Ecology and evolutionary biology professor David Post’s renowned scholarship — which tackles species ranging from freshwater fish to hippopotami — has earned him a coveted spot as a Fellow of the American Association for the Advancement of Science.
Every year, the AAAS names a select few scientists with “scientifically or socially distinguished” research, according to their website. Only scientists who ask or answer questions of fundamental importance are named fellows of the AAAS. This year, Post was the only Yale professor to receive the honor, and he recognized the Yale community’s role in helping him conduct notable work.
“One of the wonderful things about being a faculty member at Yale is the resources made available by the University,” Post said. “The combination of great support and the great intellectual capacity of the people at Yale has made my lab so successful.”
Post’s academic interests are diverse. They include studies of the alewife — an invasive species of fish in the Northeast that is endangered — and Kenyan hippos, which he studies every summer.
Outside of the lab, Post shares his excitement for science by teaching several undergraduate classes. This semester, he is teaching “Limnology,” which focuses on freshwater ecology. His students conduct lab work and take field trips to lakes in Connecticut as they work to formulate their own research questions about the subject.
Post’s work also concerns pressing global issues. As he explains, ecology and the environment are deeply linked. Amanda Subalusky GRD ’16, one of his former doctoral students, noted that his work contains “an element of basic science,” but it is also focuses on humans’ environmental impact. Subalusky also said Post’s curiosity has allowed him to uncover surprising connections between evolution and ecology.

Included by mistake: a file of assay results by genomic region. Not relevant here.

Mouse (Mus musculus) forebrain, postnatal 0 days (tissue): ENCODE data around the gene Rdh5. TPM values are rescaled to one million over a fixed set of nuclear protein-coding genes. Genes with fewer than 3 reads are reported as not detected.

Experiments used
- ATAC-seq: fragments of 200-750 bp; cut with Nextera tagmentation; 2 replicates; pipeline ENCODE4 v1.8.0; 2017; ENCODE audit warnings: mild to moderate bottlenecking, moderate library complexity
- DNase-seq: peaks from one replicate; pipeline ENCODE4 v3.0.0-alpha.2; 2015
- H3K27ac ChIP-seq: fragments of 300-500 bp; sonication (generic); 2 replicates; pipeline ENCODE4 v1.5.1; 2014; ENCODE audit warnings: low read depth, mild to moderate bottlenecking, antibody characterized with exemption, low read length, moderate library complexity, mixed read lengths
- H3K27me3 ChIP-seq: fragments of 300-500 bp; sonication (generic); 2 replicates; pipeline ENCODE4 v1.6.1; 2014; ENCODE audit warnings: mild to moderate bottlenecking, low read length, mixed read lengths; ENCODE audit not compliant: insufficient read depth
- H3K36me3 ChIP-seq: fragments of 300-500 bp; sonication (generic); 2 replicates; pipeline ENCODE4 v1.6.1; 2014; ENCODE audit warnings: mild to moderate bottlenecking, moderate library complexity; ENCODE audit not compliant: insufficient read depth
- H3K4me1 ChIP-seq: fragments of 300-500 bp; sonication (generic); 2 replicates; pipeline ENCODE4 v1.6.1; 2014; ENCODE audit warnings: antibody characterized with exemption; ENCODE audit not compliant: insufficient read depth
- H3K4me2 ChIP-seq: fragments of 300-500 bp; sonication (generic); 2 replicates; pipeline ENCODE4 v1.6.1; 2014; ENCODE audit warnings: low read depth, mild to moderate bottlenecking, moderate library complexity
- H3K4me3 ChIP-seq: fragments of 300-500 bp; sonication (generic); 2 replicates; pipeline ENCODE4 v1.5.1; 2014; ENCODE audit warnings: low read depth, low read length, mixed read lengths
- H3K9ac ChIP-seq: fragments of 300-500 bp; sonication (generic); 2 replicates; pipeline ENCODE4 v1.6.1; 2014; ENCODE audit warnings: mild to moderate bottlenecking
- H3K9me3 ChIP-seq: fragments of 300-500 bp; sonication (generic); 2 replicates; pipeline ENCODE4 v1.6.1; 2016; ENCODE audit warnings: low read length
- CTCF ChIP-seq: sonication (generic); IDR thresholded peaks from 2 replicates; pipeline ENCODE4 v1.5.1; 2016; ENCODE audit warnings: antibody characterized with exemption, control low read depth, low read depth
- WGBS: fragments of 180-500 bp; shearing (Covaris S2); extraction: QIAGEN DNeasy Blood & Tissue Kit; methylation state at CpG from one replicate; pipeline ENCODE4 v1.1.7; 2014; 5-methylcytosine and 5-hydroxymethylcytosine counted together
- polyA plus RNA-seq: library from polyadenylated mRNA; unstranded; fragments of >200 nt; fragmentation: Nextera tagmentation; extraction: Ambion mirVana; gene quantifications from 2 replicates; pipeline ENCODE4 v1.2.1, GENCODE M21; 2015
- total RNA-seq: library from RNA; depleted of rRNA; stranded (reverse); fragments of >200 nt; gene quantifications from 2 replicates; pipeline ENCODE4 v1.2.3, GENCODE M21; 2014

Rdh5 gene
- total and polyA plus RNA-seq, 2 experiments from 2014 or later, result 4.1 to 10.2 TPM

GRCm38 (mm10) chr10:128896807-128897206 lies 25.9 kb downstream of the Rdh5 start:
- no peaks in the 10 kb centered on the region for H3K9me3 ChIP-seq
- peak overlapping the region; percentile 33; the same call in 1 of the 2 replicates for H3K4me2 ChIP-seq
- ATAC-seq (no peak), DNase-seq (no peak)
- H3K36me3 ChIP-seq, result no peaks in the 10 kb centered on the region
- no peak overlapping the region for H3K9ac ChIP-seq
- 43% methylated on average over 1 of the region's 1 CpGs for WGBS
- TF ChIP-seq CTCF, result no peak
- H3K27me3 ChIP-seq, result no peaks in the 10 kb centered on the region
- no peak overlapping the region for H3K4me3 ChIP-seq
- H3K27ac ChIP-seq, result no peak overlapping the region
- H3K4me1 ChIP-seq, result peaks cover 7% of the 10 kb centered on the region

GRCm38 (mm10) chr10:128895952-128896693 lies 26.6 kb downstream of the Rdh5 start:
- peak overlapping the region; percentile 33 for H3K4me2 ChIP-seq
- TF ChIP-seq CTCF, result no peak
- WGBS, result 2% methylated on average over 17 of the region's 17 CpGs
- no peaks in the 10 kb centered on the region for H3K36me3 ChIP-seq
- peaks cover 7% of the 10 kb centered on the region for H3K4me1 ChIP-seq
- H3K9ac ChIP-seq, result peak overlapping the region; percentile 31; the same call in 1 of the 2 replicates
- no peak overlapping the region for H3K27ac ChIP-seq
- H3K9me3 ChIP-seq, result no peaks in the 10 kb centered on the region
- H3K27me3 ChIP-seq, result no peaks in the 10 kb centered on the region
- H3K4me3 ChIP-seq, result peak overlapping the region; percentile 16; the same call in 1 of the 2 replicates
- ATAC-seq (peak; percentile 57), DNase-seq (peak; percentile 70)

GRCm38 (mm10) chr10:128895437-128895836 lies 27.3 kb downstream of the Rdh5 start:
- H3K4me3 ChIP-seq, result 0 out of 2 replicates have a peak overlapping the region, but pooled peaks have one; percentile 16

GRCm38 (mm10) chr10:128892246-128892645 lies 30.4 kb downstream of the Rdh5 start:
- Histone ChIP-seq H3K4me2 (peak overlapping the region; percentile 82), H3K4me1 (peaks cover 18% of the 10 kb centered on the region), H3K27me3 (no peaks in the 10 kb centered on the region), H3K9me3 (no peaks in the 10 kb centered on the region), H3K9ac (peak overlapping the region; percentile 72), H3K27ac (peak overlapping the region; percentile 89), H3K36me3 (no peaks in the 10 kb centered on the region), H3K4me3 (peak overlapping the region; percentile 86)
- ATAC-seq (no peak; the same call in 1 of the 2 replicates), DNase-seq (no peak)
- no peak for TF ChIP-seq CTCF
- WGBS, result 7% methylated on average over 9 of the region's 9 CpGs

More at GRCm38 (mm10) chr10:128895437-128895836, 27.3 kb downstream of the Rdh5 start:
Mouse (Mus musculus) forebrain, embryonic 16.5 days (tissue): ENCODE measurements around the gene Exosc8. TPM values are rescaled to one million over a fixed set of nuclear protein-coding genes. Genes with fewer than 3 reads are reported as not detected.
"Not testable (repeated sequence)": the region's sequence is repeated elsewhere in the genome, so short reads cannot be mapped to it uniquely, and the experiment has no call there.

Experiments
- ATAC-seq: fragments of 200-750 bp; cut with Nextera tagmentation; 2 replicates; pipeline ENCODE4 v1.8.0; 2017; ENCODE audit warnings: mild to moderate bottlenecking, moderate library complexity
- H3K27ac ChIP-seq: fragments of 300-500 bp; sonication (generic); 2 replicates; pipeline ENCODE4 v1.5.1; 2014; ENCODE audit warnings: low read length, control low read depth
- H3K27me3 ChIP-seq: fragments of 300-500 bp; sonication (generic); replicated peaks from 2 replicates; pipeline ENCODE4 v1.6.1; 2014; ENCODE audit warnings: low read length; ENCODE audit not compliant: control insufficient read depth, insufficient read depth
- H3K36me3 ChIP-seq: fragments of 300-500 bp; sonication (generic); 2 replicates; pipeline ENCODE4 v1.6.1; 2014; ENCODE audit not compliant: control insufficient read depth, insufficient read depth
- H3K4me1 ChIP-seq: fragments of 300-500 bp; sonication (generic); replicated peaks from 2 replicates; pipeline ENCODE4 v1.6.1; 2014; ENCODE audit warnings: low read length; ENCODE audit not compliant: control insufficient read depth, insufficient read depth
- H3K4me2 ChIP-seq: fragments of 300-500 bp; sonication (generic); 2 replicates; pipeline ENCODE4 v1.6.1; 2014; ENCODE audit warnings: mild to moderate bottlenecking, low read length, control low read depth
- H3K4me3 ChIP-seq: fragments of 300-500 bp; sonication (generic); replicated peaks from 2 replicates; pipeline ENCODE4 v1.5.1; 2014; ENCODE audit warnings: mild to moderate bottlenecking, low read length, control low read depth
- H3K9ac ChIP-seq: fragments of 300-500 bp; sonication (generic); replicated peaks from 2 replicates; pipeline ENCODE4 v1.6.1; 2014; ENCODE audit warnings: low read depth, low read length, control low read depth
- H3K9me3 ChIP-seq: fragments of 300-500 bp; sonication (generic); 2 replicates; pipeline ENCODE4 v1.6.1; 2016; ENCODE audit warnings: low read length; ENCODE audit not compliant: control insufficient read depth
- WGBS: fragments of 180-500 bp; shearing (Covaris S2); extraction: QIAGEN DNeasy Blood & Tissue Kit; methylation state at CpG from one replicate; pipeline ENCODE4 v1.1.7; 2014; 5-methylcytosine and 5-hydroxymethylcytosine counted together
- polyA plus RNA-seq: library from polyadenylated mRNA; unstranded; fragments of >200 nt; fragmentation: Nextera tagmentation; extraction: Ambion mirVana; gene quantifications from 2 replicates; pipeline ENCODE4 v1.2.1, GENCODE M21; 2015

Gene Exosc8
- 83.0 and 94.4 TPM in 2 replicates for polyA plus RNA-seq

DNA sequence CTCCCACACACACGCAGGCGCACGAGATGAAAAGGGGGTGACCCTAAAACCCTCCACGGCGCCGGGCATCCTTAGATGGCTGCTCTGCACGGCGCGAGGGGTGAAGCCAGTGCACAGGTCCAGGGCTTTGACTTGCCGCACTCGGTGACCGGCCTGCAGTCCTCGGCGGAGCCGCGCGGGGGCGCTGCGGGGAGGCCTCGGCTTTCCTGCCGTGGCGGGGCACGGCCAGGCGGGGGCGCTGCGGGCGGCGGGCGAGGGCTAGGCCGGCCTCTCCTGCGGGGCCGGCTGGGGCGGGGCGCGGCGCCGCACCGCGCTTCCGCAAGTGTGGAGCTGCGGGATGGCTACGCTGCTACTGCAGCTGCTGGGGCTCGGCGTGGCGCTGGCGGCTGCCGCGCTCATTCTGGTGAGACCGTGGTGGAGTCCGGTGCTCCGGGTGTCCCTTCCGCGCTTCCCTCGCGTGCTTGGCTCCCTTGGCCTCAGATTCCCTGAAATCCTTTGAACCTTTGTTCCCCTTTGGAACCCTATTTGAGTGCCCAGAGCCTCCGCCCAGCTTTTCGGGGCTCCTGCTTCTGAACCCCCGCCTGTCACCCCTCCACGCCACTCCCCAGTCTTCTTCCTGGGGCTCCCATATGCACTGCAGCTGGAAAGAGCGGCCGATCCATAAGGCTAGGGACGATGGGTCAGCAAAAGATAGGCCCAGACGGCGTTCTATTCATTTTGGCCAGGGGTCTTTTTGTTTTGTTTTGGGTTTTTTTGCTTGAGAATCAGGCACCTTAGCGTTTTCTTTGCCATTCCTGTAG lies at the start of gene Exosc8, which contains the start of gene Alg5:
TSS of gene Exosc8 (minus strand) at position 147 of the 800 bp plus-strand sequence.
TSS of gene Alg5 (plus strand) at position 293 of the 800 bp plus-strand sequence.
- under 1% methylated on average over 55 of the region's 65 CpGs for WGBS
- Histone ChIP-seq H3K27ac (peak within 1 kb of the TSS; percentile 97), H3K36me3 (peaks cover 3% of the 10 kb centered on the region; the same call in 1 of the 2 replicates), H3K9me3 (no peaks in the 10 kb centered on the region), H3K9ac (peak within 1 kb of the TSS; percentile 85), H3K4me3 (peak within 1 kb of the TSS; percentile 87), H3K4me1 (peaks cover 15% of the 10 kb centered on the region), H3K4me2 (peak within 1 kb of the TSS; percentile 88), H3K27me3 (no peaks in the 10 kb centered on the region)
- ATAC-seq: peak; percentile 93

“Eco-evolutionary feedback is a relatively new area of study in which we’re still probing the edges of understanding,” Subalusky said.
She explained the ways in which Post’s scholarship has helped scientists understand how environmental change affects ecosystems. According to Subalusky, he has made significant discoveries in how temperature, nutrients and biology affect an ecological community.
Post’s work will continue to focus on aquatic ecology as he looks for connections between the food web, evolutionary pressures and landscape ecology.
“[David’s] work rises to the level where it’s important across an entire area of research like biological science, not just his niche,” said Eric Palkovacs FES ’01 GRD ’07, another former doctoral student who studied with Post.
Palkovacs added that Post explores ideas that are relevant for a variety of topics in the field of biology.
Palkovacs and Subalusky both said Post was not only a brilliant scholar but also an exceptional role model.
“I feel tremendously privileged to be able to call him a mentor. He’s helped me build a research program that I’m really excited about. He’s really encouraging of young scientists. It’s remarkable for someone so well-established,” said Subalusky.
Next semester, Post will teach “Advanced Ecology.”
Tyler Brown | email@example.com